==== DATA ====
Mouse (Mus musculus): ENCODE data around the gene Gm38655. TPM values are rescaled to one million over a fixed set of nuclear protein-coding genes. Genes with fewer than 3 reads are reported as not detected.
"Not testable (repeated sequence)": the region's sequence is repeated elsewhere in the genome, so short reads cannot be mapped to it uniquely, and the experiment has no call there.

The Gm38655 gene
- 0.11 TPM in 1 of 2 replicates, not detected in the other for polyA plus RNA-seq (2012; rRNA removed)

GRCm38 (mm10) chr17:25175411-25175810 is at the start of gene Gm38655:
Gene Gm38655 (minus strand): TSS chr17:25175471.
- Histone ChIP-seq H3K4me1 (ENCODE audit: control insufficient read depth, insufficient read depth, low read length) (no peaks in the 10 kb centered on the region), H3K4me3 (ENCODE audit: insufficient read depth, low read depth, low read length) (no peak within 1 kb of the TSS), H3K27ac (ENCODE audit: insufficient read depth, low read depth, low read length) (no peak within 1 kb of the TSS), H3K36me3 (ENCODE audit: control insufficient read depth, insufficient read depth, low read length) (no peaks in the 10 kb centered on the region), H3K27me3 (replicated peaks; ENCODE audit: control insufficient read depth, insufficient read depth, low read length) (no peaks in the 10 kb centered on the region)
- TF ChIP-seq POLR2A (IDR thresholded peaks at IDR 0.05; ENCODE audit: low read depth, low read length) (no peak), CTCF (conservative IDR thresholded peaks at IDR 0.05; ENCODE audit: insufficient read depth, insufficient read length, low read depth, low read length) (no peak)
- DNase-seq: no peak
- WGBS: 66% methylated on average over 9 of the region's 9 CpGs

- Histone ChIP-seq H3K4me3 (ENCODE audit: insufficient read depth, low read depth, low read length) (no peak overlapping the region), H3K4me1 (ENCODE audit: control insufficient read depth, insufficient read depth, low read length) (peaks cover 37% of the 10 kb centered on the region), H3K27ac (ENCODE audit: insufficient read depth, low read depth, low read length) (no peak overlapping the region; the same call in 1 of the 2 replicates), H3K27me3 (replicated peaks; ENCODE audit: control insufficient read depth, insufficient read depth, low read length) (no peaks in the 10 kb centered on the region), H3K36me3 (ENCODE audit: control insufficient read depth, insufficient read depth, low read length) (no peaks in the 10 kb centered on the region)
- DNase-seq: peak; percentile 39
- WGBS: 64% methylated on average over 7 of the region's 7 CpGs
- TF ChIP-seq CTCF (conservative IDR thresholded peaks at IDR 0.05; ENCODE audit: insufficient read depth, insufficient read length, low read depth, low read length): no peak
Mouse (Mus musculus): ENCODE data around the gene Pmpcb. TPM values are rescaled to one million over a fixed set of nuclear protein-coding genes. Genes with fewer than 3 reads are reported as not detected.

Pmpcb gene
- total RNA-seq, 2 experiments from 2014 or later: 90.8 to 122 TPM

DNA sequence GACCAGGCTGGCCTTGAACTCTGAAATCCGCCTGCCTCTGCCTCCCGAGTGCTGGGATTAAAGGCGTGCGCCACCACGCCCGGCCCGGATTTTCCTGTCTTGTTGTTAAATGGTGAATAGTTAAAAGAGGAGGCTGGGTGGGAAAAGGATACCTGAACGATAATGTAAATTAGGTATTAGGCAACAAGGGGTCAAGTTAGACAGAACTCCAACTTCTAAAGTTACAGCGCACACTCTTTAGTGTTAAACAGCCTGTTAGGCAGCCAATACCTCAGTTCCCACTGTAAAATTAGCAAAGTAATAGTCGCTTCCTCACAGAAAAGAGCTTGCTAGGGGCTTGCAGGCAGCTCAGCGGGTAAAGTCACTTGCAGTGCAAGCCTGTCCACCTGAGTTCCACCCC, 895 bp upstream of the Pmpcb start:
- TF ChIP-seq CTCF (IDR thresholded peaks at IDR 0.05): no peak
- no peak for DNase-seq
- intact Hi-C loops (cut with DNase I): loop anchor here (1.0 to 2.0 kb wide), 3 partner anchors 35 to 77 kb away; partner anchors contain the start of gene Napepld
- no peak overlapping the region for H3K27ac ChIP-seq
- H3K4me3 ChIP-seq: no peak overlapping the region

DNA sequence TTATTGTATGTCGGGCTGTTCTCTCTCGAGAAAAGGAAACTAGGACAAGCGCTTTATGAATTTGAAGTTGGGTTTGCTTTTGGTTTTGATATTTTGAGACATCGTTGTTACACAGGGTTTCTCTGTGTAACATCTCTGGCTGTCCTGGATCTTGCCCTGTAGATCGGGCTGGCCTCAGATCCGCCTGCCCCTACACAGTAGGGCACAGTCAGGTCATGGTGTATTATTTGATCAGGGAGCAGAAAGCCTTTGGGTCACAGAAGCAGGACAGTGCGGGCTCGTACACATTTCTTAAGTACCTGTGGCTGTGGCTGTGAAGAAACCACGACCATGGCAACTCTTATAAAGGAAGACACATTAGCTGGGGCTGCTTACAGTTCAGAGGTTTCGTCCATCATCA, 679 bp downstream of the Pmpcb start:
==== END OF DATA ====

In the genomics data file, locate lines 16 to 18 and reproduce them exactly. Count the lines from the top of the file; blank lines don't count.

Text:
Pmpcb gene
- total RNA-seq, 2 experiments from 2014 or later: 90.8 to 122 TPM

DNA sequence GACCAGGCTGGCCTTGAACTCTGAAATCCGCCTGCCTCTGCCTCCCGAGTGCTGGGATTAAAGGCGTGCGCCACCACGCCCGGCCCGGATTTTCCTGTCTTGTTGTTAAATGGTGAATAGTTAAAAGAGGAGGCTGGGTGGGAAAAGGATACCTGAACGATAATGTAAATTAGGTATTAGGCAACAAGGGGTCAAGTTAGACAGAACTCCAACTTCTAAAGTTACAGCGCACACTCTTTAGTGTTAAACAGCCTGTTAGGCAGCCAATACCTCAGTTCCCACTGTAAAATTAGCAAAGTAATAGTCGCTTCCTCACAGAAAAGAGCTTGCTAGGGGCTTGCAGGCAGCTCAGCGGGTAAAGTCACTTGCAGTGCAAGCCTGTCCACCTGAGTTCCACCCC, 895 bp upstream of the Pmpcb start: